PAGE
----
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Jack Rabid's 2005 Top 60 Best Albums: New Recordings [40-21]

11 January 2006

I’m still counting down my top picks for the year 2005 in this space, with brief comments on each. Having done 60-41 last time, here’s 40-21!!! (Again, there will be four categories: New Recordings, Old Recordings/Retrospectives, Singles, and Music DVDS.) Enjoy!

40. TRASH CAN SINATRAS – Fez: Acoustic Performances from NYC—December 2004 (Bobame)

While the ‘unplugged’ or ‘stripped down’ live format has thoroughly lost its appeal for loud rock bands, it proves the ideal presentation of the Trash Cans. Their studio recordings were always about the singing and the songs anyway, and that comes across here so lovingly, catching these likeable Scots at their softest and thus most vulnerable. Beautiful, direct sound, too.

39. PAUL MCCARTNEY – Chaos and Creation in the Backyard (Capitol/EMI)

Not quite Flaming Pie but otherwise his best solo LP in 35 years, since the days of Ram and McCartney, the two LPs it most resembles. A rather enjoyable album with a handful of excellent songs; for a guy who has been making records for EMI for 43 years (!), that he can still make music that’s genuinely worth hearing is pretty darn amazing.

38. IVY – In the Clear (Nettwerk)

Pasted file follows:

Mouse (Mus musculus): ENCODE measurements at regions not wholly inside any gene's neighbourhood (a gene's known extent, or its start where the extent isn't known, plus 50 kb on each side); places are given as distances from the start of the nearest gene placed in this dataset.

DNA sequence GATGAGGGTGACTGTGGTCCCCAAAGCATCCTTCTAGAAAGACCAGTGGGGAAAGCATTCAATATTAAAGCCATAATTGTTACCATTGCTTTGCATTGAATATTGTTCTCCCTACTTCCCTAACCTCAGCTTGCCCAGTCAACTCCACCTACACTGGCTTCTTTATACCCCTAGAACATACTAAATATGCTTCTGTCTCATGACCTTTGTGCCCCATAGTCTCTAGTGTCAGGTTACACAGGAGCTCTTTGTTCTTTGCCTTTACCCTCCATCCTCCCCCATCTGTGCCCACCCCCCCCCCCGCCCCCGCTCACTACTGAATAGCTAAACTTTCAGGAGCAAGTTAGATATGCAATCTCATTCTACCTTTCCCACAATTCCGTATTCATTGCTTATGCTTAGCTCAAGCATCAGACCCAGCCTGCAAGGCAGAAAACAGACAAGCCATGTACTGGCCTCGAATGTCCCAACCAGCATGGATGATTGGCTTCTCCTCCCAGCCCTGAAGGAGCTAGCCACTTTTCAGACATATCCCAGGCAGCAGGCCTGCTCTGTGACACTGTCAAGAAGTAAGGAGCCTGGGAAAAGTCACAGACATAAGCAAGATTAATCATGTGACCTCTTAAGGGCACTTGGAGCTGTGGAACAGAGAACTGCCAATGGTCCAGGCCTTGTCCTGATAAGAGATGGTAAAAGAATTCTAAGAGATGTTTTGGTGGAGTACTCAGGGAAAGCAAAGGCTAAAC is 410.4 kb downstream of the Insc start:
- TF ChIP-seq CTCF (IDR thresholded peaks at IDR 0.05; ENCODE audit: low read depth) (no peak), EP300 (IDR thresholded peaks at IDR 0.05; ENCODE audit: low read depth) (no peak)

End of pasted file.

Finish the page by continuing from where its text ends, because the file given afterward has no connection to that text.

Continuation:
New York’s suave but lighthearted [Lighthearted?! Its lyrics are often rather dark and depressing! -ed.] popsters remains a transfixing group—a poised and polished, sonorous little pleasure!

37. ELBOW – Leaders of the Free World (V2)

Imagine that—an English band whose sound and approach gets more modest as they get older, even while they get more flavorful, aromatic, and dreamy. Few people do brooding post-shoegaze, cinematic rock better than these rather pretty sounding, deep, but never overdone U.K. folks.

36. EDITORS – The Back Room (Kitchenware/Sony BMG U.K.)

A treat for those who miss the early ECHO & THE BUNNYMEN, this Birmingham group may be Britain’s answer to INTERPOL.

35. SELDON PLAN – Making Circles (OTP)

Imagine ELLIOTT SMITH singing for a pop-rock band with thick but clean guitars and an indie-pop, original-Dischord-emo exigency you want more of.

34. LOW – The Great Destroyer (Sub Pop)

Who’d have thought it? Loud can be the new quiet!

33. IDAHO – The Lone Gunman (Idaho/Retrophonic)

Having always had a pronounced soundtrack quality to his languorous, dewy soundscapes and vocals, JEFF MARTIN advances an almost BRIAN ENO-esque esoterica that would lend itself brilliantly to a movie score.

32. MAZARIN – We’re Already There (I and Ear)

An ambitious unification of innocent BEACH BOYS pop with the outer limits of studio experimentation and deliberately demanding, inharmonious production.

31. X – Live in Los Angeles (Shout! Factory)

X plays today with even more screaming ferocity than it did when I used to see the group in 1980-1984. I even confirmed that by watching its 1979 Decline of Western Civilization footage after this!

30. IPANEMA – Me Me Me [mini-LP] (Boss Tuneage U.K.)

Has it really been a decade since Farnborough (i.e. nowhere), England’s MEGA CITY FOUR split up, depriving us of one of the best and most honest singer/songwriters from those isles? There have been precious few fixes for fans of WIZ since. Imagine old, punky Megas’ classics like “Miles Apart” and “Me Not You” with a decidedly grungy flavor added to his guitar.

29. THE WEDDING PRESENT – Take Fountain (Manifesto)